Wednesday, August 20, 2008

The Monday Dragons Report Comes on Wednesday This Week

Who knew that the Monday Dragon and Damsel report would come on Wednesday this week? Well, I had some computer issues relative to my photo programs, but hopefully those have been resolved for now.

There is one species of dragonfly that has continued to intrigue me over the summer. That is the Eastern Amberwing (Perithemis tenera). The Amberwing is a small dragonfly that prefers still waters and we normally have quite a few around the pond.
The above is a male of the species. The females are similar in size and shape but generally the wings are more transparent and have bands.

What intrigues me is the way some of these Amberwings tend to hang out together. From what I have read it seems that they are territorial, but I continually see 2-3 flying and perching in close proximity to one another. In fact, they are the only dragonflies which I often capture together and when they are active they do not seem to actually interfere with each other.
Solitary Amberwings are generally a little harder to capture up close. They tend to perch on short sticks out over the water. While it is hard to get close to them for good, detailed captures, having them close to the water can provide for interesting photo's if one has the right angle for a good reflection.
One other thing that intrigues me about them is a habit they have of revisiting a particularly small section on the surface of the pond. Normally it will be a small patch of floating vegetation maybe 1-2 inches in diameter Originally I thought it might be related to mating or the depositing of eggs, but the behavior is exhibited by males when no females are around that I can see and it appears they do not normally actually touch the water or vegetation. I presume they are feeding on some extremely small insects living on the vegetation. Here's a short video displaying this behavior.

Please Note: This video includes audio that can be adjusted on the video. It is not excessively loud, but you may want to adjust the initial volume settings depending on your situation.

Dragonfly - Eastern Amberwing (Perithemis tenera) from BakerWatson on Vimeo.

They will often return over and over to these small patches and frequently there will be two or maybe even three of them alternating on the same small patch.


  1. I notice that during your study of the dragon/damsel flies you have come much more educated about their habitat and the actual behavior of most of the species.

    As I have been reading your blog I believe to see nature and really learn is to look at the smaller parts,such as you do with the pond.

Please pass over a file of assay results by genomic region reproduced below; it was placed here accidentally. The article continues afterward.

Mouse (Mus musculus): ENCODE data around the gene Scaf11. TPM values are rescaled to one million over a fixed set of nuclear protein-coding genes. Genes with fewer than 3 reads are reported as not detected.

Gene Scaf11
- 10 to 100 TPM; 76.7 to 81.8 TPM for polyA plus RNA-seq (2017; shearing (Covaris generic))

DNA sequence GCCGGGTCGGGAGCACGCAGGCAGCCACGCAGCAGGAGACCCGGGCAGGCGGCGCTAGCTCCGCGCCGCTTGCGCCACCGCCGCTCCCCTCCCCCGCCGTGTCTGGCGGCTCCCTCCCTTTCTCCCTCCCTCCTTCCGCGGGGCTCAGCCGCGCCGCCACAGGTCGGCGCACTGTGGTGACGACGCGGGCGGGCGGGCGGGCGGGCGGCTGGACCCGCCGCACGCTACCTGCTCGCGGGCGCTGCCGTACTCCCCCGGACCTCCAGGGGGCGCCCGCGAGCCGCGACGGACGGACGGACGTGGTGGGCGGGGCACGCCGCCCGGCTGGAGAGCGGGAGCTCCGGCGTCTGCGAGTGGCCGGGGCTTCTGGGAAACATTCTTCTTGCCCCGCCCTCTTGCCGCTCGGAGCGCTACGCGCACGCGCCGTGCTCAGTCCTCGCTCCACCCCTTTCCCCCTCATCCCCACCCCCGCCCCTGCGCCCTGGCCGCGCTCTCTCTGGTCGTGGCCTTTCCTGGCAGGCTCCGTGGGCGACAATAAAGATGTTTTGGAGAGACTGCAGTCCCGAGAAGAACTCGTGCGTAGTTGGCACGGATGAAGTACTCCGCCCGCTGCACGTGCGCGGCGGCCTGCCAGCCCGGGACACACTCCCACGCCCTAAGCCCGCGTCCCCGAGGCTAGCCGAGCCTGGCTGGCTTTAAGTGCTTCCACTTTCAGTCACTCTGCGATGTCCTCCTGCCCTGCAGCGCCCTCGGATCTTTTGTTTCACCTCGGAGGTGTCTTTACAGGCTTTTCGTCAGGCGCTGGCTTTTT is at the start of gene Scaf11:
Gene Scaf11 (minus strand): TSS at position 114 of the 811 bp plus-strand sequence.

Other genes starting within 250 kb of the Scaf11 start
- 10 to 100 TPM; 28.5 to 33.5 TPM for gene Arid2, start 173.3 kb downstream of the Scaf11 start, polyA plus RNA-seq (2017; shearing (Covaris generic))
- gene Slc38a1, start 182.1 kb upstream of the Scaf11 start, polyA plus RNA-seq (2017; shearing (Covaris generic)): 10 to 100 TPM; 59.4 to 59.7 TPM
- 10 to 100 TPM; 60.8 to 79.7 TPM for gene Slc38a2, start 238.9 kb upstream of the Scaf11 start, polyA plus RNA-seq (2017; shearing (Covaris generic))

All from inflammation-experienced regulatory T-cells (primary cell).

To just look at a pond you would never know just how much of nature is right there with you,nice work.

  2. Hello Baker..I have observed that same behavior on the pond. I assumed that two dragonflies were disputing territory. That isn't the case?

    Great video clip....Michelle

  3. I love the reflection photo, real nice.

    Sometimes I think I’m going crazy seeing the dragonflies in the wrong places, such as my work place parking lot, the mall parking lot, the bank parking lot and they’d fly from one car to the next w/o landing, I figured it was too hot. Have you noticed them elsewhere?

  4. Floyd - Thanks so much for the kind words. I find the dragons and damsels particularly interesting because so much of their life revolves around the pond and I can observe them more easily than the fish and turtles in the pond or animals around the pond such as frogs and many of the birds. Doing a bit of research and learning about what I'm seeing adds a lot to the whole experience.

    Michelle - I think in most cases you are right. Many male dragonflies (and damselflies) are evidently highly territorial in the breeding grounds. I understand the male Widow, for instance, maintains a territory of about 250 square yards and that seems about right according to where I see them posted around the pond. With many of the dragons and damsels you will actually see them fly directly at one another and sometimes collide to run a competitor out of their area. Or they will harass another dragon/damsel that is perched in their territory.

    What is interesting to me about these little guys is that their actions often do not appear adversarial. It is like they are hanging out together. They seem to fly around more like a team quite often.

    Perhaps they just have a different approach to the whole territory issue and I just don't recognize it. It may be they keep together waiting for the females and then have their little battles. I'm still researching it trying to figure out what I'm observing, lol.

    And about the video. I have often seen one of those dragonflies dip down on a spot like that while another one or two stay hovering nearby. Then they will swap places with one of the hovering ones repeating the same swooping type actions while the original one hovers nearby.